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When the Boom Goes Bust, You're Left With Big Holes in Neighborhoods

minnesota car parked on nicollet AvenueIt's not unusual to own two cars, if you live in Minnesota. You have your summer vehicle and your winter car. This is a photo of the winter version. I found it over on "Eat Street," Nicollet Avenue by 28th.

This area was just beginning to boom when I left Minneapolis for good. Dozens of new restaurants, lots of new construction. When I first moved to Whittier, all of my friends thought I was nuts. It was much tonier to live in the Wedge or Kenwood or Uptown. Or near Lake of the Isles, like Mary Tyler Moore. Sane people did not buy a home in the scary part of town.

Except it wasn't the scary part of town. Not much more crime in Whittier than anywhere else except maybe Powderhorn, and even part of that is just perception.

This is one of the secrets to making money in real estate, though. You buy at the edge of development. Because pretty soon the edge of development will probably creep over into your neighborhood and property values will go up.

We stopped by our old house on Grand Avenue, a 3-story Victorian. The dahlias were gone. The new owners probably did not know enough to dig them up in the winter or else they didn't care. Much of the phlox were gone, too. You don't see phlox in California; I should try growing phlox. But the house next door had been recently sold. I could tell because the Christmas tree lights were gone, and it was painted. Those guys would not have removed the lights nor painted in a million years. The neighbor on the other side said those people had lost the home to foreclosure.

We had sold at the height of the market for almost 3 times the amount we paid for it 5 years earlier. No wonder the new owners didn't stop as they pulled out of the driveway. A minimum down-payment FHA loan will do that to you -- put you underwater if values fall.

Much of Whittier looked depressed. There were huge holes in places. Homes had been torn down but never rebuilt. Stores and restaurants were closed. Nicollet seemed very unhappy and sad, not the vibrant, blossoming street it once was. Even the "Eat Street" signs drooped. That car is probably not somebody's winter car. It's probably their only car.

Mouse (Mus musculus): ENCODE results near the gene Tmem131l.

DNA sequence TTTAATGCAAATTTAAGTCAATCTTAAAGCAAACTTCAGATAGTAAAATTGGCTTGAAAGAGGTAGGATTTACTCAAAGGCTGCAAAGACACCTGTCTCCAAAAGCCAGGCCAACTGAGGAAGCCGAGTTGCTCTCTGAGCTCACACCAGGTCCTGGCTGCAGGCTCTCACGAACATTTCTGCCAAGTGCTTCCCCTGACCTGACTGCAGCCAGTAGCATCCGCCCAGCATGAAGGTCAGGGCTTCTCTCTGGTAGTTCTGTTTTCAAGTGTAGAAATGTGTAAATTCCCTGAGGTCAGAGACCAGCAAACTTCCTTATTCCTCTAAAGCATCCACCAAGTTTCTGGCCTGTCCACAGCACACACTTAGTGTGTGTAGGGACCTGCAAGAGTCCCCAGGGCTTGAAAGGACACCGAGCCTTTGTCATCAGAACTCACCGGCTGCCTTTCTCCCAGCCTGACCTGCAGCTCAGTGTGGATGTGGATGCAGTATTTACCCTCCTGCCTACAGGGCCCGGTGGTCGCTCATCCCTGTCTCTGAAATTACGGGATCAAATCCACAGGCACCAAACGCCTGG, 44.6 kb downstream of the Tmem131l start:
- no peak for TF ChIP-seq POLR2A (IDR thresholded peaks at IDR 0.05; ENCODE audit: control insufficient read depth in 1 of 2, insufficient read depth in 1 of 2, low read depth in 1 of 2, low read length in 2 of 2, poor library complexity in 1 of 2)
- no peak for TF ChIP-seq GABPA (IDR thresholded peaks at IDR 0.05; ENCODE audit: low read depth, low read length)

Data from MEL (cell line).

As a real estate agent, I am not always in favor of gentrification. It displaces people.

Photo: Elizabeth Weintraub

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Elizabeth Weintraub is an author, home buying expert for About.com, a Land Park resident, and a veteran real estate agent who specializes in older, classic homes in Land Park, Curtis Park, Midtown and East Sacramento, as well as tract homes in Elk Grove, Natomas, Roseville and Lincoln. Weintraub is also a Sacramento Short Sale agent who lists and successfully sells short sales throughout the four-county Sacramento area with an emphasis on Elk Grove. Call Elizabeth Weintraub at 916.233.6759. Put 40 years of real estate experience to work for you. Broker-Associate at Lyon Real Estate. BRE License # 00697006.

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Photo: Unless otherwise noted in this blog, the photo is copyrighted by Big Stock Photo and used with permission.The views expressed herein are Weintraub's personal views and do not reflect the views of Lyon Real Estate. Disclaimer: If this post contains a listing, information is deemed reliable as of the date it was written. After that date, the listing may be sold, listed by another brokerage, canceled, pending or taken temporarily off the market, and the price could change without notice; it could blow up, explode or vanish. To find out the present status of any listing, please go to elizabethweintraub.com.

When the Boom Goes Bust, You're Left With Big Holes in Neighborhoods
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It's not unusual to own two cars, if you live in Minnesota. You have your summer vehicle and your winter car. This is a photo of the winter version. I found it over on "Eat Street, " Nicollet Avenue by 28th. This area was just… more